Write Data from PowerShell to Azure Table Storage

I worked on a project recently that wrote data from PowerShell into a CSV file.  The goal was to do real time trending based on the output, but I ran into an issue with file locks as PowerShell and the other program competed for access to the CSV.  That’s when I got the idea to write to Azure Table Storage instead of to a CSV.  The project didn’t work out for other reasons, but I did work out how to write data into Azure Table Storage instead from PowerShell.  This post is about how I did that.

The key to writing data to Table Storage is that it requires a Primary Key (pun intended.). This key consists of a time stamp (added on the server side), a partition key and a row key.  The partition key is used for load balancing as partitions from the same table can be spread across different resources.  The row key is a unique value added to the row.  The data I’m writing doesn’t contain a unique value so instead I simply generate a new GUID and use that for the row key.  More information can be found here.

With that, let’s configure the prerequisites.  First, you will need an Azure Subscription and a storage account.  Create a new table in the storage account, that is where the data will be written.  You will also need Azure Storage Explore.  This will be used to view date written to the Table.

Azure Storage Explorer requires an Access Key from the storage account. Keep this secure, this is essentially a full control password for the storage account.  Use this key and the storage account name to log into Azure Storage Explorer.

Next, generate a new Shared Access Signature (SAS) for the Storage Account.  Unlike the Storage Access Key. The SAS can be scoped to the type of storage, access rights, source IP and can have an expiration date.  At a minimum, the key will need to be scoped for Table storage with write access.

Now that prerequisites are set, let’s move onto the script.  The full version of the script can be found at my GitHub site here.  Start by defining the variables for your environment.  This includes the data gathered previously from the Storage Account.  There is also a Partition Key defined.  This is a requirement for Azure Table Storage.  This allows for load balancing as partitions can be split between resources.  I also defined the array that will be used for the data writing into table storage.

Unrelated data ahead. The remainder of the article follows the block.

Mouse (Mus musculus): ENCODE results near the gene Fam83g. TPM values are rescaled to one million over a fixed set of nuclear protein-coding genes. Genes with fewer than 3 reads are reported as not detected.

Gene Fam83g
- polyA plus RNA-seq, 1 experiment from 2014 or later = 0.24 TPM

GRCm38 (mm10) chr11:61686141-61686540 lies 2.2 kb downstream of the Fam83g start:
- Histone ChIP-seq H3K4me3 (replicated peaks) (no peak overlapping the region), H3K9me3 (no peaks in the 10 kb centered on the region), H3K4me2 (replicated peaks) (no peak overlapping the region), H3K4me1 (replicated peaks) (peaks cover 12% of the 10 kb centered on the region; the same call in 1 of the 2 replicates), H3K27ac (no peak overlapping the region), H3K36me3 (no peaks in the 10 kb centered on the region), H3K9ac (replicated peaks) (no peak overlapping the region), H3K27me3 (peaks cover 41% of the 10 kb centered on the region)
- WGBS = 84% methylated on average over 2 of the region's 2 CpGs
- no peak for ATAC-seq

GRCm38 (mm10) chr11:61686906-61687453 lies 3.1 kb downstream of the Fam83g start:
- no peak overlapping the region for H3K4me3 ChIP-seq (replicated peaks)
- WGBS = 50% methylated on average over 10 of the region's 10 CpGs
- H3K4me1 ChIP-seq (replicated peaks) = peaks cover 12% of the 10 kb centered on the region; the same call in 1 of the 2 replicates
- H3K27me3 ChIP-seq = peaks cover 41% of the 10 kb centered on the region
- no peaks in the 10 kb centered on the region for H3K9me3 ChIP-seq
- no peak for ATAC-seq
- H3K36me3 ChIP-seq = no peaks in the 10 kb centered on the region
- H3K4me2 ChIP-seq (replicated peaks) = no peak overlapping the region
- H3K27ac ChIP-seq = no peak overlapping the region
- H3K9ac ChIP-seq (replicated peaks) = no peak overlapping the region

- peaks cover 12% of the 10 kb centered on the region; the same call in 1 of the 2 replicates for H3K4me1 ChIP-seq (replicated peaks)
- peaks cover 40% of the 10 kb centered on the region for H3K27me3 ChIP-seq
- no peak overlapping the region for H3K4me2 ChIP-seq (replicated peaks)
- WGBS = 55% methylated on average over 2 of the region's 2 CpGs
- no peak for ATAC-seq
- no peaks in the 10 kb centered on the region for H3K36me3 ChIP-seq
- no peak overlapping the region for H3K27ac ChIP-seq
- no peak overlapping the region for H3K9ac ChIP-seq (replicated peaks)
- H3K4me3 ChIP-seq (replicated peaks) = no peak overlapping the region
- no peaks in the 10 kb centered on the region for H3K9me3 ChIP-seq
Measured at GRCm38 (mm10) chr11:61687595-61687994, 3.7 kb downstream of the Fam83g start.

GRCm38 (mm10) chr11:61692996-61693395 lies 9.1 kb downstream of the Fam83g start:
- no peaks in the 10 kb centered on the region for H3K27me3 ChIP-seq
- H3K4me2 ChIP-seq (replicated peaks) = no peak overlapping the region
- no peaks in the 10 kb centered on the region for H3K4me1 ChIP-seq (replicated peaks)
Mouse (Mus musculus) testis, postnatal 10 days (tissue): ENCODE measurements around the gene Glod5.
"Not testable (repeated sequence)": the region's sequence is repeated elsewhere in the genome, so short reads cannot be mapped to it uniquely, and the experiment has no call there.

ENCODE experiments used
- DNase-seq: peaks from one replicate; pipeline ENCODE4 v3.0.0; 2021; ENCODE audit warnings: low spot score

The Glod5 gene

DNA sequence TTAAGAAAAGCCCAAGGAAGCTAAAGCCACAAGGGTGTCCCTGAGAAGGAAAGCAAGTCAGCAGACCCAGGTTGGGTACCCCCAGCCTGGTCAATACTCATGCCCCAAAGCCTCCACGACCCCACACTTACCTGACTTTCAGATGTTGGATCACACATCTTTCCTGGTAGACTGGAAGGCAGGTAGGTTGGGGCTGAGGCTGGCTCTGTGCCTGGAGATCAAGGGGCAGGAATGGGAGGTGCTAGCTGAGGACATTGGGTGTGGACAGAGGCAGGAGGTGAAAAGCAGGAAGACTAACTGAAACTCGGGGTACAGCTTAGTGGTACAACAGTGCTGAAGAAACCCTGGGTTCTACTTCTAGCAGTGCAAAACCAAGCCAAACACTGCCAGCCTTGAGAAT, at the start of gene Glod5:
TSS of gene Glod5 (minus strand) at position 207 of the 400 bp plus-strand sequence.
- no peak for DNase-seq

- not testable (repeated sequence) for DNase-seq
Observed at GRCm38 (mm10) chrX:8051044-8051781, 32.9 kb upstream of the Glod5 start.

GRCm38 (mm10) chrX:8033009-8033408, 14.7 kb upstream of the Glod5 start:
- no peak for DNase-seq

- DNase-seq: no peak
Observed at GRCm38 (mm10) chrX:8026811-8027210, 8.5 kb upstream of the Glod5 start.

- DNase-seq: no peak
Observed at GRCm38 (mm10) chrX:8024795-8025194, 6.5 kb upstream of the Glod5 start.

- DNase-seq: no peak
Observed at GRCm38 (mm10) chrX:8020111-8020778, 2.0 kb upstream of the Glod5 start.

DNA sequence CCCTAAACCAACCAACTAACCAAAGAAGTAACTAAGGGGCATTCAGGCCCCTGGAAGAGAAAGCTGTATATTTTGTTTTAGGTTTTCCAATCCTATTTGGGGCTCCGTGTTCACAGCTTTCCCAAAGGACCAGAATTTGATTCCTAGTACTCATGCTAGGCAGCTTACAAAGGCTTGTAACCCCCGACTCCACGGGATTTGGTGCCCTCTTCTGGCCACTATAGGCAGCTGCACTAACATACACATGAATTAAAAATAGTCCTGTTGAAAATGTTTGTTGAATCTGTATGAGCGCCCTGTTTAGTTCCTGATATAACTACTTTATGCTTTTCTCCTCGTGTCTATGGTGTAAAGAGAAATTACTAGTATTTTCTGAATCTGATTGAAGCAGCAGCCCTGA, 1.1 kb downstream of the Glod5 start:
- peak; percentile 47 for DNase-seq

# Step 1, Set variables
# Enter Table Storage location data 
$storageAccountName = '<Enter Storage Account Here>'
$tableName = '<Enter Table Name Here>'
$sasToken = '<Enter SAS Token Here>'
$dateTime = get-date
$partitionKey = 'Svr1PerfData'
$processes = @()

Next create the connection context and connection string.  This is what PowerShell will use to log in and update Table Storage

# Step 2, Connect to Azure Table Storage
$storageCtx = New-AzureStorageContext -StorageAccountName $storageAccountName -SasToken $sasToken
$table = Get-AzureStorageTable -Name $tableName -Context $storageCtx

In this step I gather the data that will be written to the tale.  I used a simple get-process command that returns the top 10 processes by CPU usage.  The output from the command is added to the array.

# Step 3, get the data 
$processes = get-process | Sort-Object CPU -descending | select-object -first 10

The last step loops through the array, writing data into the table.

foreach ($process in $processes) {
 Add-StorageTableRow -table $table -partitionKey $partitionKey -rowKey ([guid]::NewGuid().tostring()) -property @{
 'Time' = $dateTime.ToString("yyyymmdd:hhmmss")
 'ProcessName' = $process.Name
 'ID' = $process.Id
 'CPUTime' = $process.TotalProcessorTime.Minutes
 'Memory' = $process.WS 
 } | Out-Null
}

Run the script and go back into Storage Explorer.  After refreshing the view, you should be able to see the data written into your Storage Table.

That’s all there is to it.

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